But there is a smugness and lassitude to the party right now, an absence of creative new policy thinking, a tendency to defend corroded industrial-age welfare and entitlement programs. They even blocked a modest money-saving change in Social Security's cost-of-living index. And this is where the real challenge of Obama's second term will lie.

Does that say "cut the benefits" or is that just your interpretation of same?

And btw Obama has had 4 years now to cut or gut entitlements and has (apparently bewilderingly) failed to do so. When will he do it?

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Response to Hekate (Reply #6)

Thu Jan 10, 2013, 10:05 PM

7. He said we were so smug because we fought to block Social Security cuts.

He said Democrats are smug because we are defending welfare and entitlements and we even dared to block what he calls "modest" cuts. "Modest" to Joe Klein I'm sure. He's not counting on Social Security because I'm sure he's not planning on a retirement hovering just over the poverty line.

How dare we defy what the serious people are telling us needs to happen with our vital social programs? After all they're the adults. We're just bottom-feeding leeches who don't understand how government really works.

When will he do it?
good question.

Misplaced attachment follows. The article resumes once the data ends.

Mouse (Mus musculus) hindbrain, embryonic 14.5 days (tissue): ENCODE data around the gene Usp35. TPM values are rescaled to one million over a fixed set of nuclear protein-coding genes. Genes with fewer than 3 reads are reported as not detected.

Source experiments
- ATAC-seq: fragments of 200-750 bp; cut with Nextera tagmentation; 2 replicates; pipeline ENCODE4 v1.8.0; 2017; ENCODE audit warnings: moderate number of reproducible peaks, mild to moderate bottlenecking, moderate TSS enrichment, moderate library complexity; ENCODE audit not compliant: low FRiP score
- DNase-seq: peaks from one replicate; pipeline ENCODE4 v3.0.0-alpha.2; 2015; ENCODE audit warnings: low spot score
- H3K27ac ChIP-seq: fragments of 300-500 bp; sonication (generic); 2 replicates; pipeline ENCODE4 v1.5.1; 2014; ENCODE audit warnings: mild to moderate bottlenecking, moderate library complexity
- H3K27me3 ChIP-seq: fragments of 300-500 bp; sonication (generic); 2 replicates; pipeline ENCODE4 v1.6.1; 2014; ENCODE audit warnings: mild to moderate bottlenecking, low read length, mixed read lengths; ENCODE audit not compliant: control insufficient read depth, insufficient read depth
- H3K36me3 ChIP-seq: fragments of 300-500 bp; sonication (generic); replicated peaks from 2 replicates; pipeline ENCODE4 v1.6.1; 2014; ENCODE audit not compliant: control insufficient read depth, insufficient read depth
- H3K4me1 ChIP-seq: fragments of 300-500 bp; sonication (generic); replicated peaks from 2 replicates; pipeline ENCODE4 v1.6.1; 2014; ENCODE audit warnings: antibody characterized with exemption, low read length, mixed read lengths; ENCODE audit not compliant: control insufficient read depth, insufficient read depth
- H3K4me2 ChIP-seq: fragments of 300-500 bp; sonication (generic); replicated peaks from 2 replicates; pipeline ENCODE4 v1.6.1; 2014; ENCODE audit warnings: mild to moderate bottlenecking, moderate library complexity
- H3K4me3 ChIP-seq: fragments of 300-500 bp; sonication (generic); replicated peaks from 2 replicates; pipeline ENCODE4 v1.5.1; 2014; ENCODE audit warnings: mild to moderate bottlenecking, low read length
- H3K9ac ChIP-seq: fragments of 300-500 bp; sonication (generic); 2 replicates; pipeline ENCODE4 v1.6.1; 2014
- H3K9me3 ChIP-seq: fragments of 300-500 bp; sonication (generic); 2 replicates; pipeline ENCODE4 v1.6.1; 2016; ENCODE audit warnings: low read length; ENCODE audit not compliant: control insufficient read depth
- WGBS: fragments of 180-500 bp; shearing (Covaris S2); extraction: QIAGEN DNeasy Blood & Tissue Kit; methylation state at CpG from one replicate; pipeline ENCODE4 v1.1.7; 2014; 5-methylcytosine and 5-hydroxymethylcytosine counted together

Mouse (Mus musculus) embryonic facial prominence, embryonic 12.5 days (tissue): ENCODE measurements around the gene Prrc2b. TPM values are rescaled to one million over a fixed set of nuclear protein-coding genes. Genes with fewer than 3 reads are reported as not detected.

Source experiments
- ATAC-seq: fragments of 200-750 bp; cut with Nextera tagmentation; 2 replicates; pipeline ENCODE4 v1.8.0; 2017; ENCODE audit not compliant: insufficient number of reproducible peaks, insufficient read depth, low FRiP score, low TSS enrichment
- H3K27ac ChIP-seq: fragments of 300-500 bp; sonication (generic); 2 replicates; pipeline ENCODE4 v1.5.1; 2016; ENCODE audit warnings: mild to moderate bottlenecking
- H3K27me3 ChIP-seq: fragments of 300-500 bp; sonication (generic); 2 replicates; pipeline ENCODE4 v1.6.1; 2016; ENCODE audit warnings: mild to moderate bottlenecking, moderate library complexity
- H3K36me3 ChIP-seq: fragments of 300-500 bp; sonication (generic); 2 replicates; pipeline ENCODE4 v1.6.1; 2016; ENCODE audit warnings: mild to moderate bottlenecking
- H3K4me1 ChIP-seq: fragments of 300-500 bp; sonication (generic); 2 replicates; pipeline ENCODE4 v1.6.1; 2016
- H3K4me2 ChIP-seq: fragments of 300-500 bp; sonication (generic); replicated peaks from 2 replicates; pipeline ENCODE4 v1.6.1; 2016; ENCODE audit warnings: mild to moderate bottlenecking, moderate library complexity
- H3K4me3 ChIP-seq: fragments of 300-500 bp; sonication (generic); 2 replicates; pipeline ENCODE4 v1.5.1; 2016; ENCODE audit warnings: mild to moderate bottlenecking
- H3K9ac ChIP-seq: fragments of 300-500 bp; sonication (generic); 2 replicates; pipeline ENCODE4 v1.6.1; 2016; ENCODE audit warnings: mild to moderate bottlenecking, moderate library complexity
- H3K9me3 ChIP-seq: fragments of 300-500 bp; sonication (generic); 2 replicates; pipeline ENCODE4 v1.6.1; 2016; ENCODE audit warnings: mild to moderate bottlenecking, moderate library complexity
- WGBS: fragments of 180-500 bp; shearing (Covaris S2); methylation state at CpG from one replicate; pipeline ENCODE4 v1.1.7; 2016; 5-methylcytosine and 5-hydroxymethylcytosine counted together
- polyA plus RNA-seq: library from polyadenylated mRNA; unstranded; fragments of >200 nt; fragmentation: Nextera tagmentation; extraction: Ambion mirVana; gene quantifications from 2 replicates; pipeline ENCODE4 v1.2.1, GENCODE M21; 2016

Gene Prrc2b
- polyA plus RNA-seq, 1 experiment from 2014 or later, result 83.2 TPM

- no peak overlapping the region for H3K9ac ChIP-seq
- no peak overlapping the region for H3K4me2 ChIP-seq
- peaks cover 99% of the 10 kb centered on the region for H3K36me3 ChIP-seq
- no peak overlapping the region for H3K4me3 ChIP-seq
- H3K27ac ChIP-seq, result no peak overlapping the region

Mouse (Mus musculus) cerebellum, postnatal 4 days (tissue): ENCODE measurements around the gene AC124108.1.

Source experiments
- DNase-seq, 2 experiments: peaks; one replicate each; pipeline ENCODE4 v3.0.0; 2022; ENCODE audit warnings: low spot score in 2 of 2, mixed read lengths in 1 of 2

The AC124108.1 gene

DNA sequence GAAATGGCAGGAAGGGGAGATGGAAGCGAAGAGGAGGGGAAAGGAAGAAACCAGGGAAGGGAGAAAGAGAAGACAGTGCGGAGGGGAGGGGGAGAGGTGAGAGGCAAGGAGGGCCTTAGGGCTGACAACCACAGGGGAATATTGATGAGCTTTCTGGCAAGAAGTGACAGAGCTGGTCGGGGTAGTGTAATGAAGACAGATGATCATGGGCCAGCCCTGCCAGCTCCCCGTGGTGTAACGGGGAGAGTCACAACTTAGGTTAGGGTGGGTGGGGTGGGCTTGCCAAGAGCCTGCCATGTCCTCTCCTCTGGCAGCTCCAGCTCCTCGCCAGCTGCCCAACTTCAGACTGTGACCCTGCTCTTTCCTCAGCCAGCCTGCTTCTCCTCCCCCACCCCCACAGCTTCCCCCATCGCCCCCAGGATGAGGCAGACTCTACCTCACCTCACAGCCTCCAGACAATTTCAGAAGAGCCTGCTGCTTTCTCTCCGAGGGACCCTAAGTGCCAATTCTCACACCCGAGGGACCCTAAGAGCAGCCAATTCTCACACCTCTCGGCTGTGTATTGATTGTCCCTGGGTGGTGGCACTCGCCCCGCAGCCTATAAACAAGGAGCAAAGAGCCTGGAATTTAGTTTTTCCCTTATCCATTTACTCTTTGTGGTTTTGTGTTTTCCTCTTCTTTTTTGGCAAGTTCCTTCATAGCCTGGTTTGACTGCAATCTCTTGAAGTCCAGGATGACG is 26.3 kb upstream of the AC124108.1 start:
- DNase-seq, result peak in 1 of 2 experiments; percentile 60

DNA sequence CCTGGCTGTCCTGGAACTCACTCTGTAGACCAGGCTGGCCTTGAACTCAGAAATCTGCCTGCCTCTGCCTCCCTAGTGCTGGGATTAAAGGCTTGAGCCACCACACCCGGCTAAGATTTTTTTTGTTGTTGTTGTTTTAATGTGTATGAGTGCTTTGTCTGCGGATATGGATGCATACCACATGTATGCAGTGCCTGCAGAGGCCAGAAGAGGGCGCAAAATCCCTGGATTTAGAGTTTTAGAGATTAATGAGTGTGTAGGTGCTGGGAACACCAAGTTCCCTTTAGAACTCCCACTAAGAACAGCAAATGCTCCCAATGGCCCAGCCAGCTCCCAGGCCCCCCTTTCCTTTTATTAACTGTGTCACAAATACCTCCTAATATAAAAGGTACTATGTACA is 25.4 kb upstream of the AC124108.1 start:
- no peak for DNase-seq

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Response to limpyhobbler (Reply #7)

Thu Jan 10, 2013, 11:01 PM

8. Klein is a tool

 

Well said.

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Response to babylonsister (Original post)

Thu Jan 10, 2013, 11:41 PM

11. Meh, Klein lost me at Coburn. Nothing good ever comes out of that man's mouth.

Ever. And he's blaming Obama for not staying friends with one of the Senate's chief obstructors?

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Response to babylonsister (Original post)

Fri Jan 11, 2013, 07:43 AM

12. This sounds like some of the stuff I read on Facebook after the election

The person who was a long time friend (20 years) said that Obama needed to use his second term to redeem himself (or something like that). After weeks of some nasty fights I kicked her off my friends list.